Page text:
6.1  Despite the Government’s package for charities – which was welcomed – the sheer scale of the funding crisis facing charities and the emerging social issues which will come to fall at their feet means that more support will be needed in both the short and long term. The Government can also consider targeted policies to support and nurture people’s’ ability to give and unlock philanthropic resources towards the sector, as outlined in CAF’s Philanthropy Stimulus Package.

 

6.2  This covers, for example, Government support for giving: coordinating ‘pledges’, offering ‘supporting civil society’ credits for individuals and introducing ‘living legacies.’ It also outlines ways Government could repurpose public and private charitable assets, such as releasing assets of the National Fund, repurposing dormant charitable trusts or redirecting state-controlled fines levied on companies. The calls made to philanthropic bodies on their funding approaches and behaviour (many of which have already changed in the light of the crisis) – such as providing agile, unrestricted and flexible criteria and application processes, open sourcing data and funding foresight – can also be applied to government grantmaking. Government may also have a role in encouraging or incentivising foundations and charitable trusts to spend-down a greater proportion of endowed assets.

 

6.3  Umbrella bodies have also gathered their key asks for reform under the #NeverMoreNeeded banner, calling for policy changes and support that would enable charities to better serve their beneficiaries and causes, in particular those most impacted by the pandemic. One campaign, led by a coalition of civil society sector bodies supported by a growing number of charities, is the call for a Gift Aid Emergency Relief Package.[1]

 

7. The relationship between the state and civil society and future preparedness

7.1  Underpinning much of these observations is the ongoing question of the relationship between the state and civil society. The pandemic may bring about shifts in public expectations of state versus philanthropic provision; currently, it is hard to know which way this pendulum will swing. The nature of the crisis has highlighted the importance of state intervention, but at the same time the response of many governments around the world has been criticised for being inadequate in both scale and speed. We have seen incredible generosity from the public when it comes to giving to support medical staff and other key workers on the front line of the response, yet at the same time many question whether the need to draw on charitable giving simply highlights longer term underfunding of our services (health and others). Meanwhile many philanthropic funders, donors and companies have stepped up their efforts, and showing an ability to be flexible, responsive and quick has put them at the forefront of efforts to respond to COVID19.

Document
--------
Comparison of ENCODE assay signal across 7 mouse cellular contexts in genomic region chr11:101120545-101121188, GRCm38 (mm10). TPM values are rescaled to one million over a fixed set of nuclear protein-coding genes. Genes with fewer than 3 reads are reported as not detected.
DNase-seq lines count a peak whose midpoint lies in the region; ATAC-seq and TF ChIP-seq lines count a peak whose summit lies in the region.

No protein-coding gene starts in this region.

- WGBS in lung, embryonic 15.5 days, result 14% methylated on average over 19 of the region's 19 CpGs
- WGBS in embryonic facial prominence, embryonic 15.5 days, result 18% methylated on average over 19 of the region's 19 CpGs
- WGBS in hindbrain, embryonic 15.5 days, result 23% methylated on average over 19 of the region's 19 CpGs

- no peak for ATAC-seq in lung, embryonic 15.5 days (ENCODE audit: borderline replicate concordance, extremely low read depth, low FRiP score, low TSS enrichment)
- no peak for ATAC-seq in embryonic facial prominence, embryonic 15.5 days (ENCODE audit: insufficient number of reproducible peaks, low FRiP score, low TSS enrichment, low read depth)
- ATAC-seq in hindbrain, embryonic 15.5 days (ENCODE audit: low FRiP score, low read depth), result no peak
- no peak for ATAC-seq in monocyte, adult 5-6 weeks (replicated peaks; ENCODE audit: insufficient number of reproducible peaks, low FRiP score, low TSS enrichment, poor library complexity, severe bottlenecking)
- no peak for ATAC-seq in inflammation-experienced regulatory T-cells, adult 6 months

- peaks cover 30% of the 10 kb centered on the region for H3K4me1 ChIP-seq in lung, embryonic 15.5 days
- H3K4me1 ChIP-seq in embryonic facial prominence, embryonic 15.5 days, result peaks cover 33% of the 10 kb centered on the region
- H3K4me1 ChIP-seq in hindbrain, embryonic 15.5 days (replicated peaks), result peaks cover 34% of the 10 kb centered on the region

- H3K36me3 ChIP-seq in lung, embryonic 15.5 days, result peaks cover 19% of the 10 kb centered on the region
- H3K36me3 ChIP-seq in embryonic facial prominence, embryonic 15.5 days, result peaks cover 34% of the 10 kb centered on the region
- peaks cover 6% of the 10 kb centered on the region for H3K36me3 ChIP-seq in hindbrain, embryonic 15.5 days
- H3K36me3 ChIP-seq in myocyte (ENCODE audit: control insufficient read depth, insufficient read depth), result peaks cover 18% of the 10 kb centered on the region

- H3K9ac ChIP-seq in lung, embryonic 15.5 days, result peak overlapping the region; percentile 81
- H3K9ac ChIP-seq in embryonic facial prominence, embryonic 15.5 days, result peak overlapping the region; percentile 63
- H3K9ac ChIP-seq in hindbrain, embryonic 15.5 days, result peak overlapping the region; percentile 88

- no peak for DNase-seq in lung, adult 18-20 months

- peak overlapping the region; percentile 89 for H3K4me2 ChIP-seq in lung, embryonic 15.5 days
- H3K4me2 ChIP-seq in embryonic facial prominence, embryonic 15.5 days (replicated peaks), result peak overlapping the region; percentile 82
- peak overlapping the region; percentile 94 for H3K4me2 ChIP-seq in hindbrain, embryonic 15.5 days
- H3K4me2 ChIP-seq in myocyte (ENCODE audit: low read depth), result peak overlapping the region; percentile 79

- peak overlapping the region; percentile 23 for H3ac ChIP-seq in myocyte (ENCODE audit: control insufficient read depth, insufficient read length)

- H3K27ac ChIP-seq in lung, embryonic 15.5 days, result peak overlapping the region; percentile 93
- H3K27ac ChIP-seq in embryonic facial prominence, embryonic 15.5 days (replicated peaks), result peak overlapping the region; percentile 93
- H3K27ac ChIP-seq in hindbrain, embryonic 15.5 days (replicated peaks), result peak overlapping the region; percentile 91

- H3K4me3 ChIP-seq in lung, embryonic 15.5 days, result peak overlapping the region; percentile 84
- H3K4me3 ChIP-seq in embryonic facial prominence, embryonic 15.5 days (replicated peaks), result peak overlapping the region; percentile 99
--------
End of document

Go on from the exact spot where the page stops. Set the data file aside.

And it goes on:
7.2  Civil society has played a vital role throughout the crisis, but more can be done to consider how civil society and philanthropy can be leveraged as strategic elements and partners now and in response to future crises. Beyond just getting enough funding to support charities, Government must also work to improve the distribution of funds such that they are more effective and equitable, reaching those most in need, marginalised cause areas and communities and with a mind to existing gaps and inequalities in society.

 

7.3  Lastly, the case for long-term vision and preparedness, mechanisms for collaboration, foresight and resilience (both on the side of the state and important private stakeholders such as funders and other CSOs) must be made now, as the cost of delaying evidently ends up being borne by the most vulnerable in society.

 

21 August 2020

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[1] We are proposing Gift Aid be raised from 20% to 25% and that the Small Donation scheme that makes claiming gift aid easier for small charities be extended to many more. Our The proposals for Gift Aid Emergency Relief would go some way to keeping charity services running and enable charities to get through the crisis who otherwise would have to shut their doors. A briefing on the proposal can be found here: https://www.cafonline.org/gift-aid-emergency-relief